Old, mismatched silverware may not have a place at your table, but it's a great material to use to make your own silver jewelry without needing extensive metalsmithing training. Use silver or silver plated flatware, not stainless steel. Look for marks on the silverware identifying it as sterling -- a common marking is "925." If there is no marking, try the magnet test; if it is attracted to the magnet, it's not silver. The silver should be clean, but don't worry about tarnish while you're working with it, as it will need to be cleaned and shined when it's finished.
Full pieces of silverware are too heavy to use to make earrings, so you'll need to do some cutting. The very end of the handle or even the prongs of a fork make interesting-looking earrings that are simple to create. Clamp the silverware piece into a vise and saw off the desired piece using a jeweler's saw. Grind and sand the cut area with a rotary tool and sanding bitsw, then use a drill or rotary tool to drill a small hole in the piece, close enough to the edge that you can pull a jump ring through it. Attach an earring hook to the jump ring to finish.
A silverware necklace displays a whole piece of silverware around your neck, for pieces you don't want to cut up -- but that you don't mind drilling holes into. You can use the piece as is, pound it flat, or bend it into a U shape. Drill a hole into each end of the piece, then attach silver jump rings into each. Loop the jump rings into the ends of a silver chain that's been measured out to your desired length. Solder the rings shut with a soldering iron.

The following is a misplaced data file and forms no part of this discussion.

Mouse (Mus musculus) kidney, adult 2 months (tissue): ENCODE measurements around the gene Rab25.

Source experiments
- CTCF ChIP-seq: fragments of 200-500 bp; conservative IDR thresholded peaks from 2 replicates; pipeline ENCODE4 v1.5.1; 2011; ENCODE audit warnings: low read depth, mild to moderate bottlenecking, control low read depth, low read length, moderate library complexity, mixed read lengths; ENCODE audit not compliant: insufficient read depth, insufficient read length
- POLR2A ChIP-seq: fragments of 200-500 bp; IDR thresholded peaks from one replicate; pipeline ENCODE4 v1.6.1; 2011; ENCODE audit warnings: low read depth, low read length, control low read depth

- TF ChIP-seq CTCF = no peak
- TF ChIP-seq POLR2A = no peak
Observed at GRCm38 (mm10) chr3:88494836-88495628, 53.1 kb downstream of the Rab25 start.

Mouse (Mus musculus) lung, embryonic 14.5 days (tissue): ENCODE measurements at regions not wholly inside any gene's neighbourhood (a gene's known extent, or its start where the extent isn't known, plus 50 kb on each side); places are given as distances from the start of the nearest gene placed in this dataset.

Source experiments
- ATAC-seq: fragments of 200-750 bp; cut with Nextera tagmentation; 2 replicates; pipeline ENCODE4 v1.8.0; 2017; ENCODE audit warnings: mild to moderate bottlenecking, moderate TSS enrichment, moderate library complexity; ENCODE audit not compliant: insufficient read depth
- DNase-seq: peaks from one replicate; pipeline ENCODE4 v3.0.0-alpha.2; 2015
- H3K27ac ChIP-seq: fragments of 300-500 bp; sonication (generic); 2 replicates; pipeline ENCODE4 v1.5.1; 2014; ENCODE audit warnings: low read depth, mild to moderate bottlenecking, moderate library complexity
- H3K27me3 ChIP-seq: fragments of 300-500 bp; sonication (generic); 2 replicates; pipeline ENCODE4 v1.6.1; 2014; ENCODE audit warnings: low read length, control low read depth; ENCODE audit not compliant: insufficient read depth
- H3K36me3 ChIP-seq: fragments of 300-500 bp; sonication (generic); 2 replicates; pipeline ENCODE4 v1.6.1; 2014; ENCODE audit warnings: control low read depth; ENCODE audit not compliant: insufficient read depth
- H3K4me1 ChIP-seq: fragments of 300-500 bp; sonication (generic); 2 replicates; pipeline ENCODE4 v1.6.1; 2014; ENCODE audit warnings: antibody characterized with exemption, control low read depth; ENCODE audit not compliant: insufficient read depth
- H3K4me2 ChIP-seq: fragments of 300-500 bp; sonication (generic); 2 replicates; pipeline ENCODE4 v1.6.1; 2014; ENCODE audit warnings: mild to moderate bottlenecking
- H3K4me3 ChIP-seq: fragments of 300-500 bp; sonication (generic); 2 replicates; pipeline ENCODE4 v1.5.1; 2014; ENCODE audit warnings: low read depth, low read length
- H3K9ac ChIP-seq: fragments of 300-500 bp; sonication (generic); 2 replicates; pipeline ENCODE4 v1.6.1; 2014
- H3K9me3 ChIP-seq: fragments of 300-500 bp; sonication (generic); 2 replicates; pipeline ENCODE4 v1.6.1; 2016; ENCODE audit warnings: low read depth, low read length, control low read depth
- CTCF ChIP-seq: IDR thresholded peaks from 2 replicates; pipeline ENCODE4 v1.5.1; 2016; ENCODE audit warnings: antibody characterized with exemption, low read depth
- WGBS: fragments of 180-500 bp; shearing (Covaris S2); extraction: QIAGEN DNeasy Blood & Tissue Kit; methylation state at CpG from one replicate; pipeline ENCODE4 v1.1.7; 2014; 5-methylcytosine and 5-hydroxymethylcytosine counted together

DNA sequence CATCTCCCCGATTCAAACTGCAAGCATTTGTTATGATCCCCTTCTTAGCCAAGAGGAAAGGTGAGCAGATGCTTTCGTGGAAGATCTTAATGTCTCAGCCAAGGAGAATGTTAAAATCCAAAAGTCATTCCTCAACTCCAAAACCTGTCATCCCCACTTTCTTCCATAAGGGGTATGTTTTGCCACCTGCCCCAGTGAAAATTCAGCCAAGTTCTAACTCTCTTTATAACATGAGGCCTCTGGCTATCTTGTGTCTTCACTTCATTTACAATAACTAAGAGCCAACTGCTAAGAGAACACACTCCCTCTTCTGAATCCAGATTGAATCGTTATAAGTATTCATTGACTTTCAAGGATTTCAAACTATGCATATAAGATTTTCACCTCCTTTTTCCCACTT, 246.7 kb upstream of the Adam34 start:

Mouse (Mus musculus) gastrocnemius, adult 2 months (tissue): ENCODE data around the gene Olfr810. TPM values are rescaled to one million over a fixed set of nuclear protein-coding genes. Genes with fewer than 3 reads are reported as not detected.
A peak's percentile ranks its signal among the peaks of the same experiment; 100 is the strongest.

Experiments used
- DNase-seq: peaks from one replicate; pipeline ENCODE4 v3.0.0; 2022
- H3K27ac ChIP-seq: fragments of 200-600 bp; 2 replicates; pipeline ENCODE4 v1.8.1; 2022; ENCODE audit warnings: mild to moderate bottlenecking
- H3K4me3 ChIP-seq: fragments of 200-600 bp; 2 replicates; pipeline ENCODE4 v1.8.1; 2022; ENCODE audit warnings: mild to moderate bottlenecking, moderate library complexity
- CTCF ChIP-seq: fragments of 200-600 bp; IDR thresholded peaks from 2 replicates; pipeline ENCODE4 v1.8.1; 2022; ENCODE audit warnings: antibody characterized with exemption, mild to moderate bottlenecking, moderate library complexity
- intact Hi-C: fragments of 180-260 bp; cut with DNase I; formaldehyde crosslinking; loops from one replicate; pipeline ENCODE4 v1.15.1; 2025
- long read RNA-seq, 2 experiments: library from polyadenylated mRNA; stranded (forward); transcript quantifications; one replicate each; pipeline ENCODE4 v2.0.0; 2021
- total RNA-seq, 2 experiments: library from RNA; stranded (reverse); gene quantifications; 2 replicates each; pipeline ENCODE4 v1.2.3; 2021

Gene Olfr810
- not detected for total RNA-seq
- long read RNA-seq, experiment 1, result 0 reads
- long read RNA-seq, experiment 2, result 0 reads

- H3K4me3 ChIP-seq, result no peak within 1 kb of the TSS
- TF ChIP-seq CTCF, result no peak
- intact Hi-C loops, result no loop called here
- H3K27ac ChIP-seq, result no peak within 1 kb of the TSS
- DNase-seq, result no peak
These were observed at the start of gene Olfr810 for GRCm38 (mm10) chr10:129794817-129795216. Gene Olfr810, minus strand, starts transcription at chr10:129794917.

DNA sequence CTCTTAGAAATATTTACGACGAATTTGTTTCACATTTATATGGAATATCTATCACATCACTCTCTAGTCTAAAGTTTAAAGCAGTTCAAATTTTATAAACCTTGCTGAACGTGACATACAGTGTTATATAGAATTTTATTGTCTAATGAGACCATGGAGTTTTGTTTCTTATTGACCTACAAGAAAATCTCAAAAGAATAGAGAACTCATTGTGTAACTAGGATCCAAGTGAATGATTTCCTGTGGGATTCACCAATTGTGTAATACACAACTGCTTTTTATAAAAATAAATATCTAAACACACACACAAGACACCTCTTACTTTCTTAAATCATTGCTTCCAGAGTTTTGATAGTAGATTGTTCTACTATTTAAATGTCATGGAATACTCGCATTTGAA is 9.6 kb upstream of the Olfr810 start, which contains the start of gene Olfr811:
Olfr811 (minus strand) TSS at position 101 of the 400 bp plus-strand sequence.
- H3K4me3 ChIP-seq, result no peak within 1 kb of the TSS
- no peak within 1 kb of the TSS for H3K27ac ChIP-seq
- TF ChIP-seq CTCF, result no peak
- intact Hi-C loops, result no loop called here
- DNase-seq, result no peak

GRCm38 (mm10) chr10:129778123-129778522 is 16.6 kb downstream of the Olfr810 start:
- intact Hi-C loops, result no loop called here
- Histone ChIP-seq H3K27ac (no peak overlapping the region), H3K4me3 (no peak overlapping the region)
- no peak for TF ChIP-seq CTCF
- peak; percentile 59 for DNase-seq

Silverware rings are a common craft show item that can be made at home simply using your own pieces. Wrap a string around the base of your finger and mark the end with a marker. Use the string as a guide for cutting the piece from the end of the handle, using a jeweler's saw or a rotary tool with a cutting tip accessory. Grind and sand the cut end, them place the piece over a metal dowel or ring mandrel that's about the same diameter as your finger. Pound the silver around the dowel or mandrel using a wood or rawhide hammer.
Silverware brooches can be made from just the handle, just the head or even the whole piece. Tiny pieces, such as pickle forks or sugar spoons, make pretty brooches just by attaching a pin back to them. For something more elaborate, use the bowl of a spoon as a surface for painting or creating a tiny diorama inside, or pound it flat and shape it. You'll need to solder the pin backs on for the best results, though hot glue will work, at least for a while.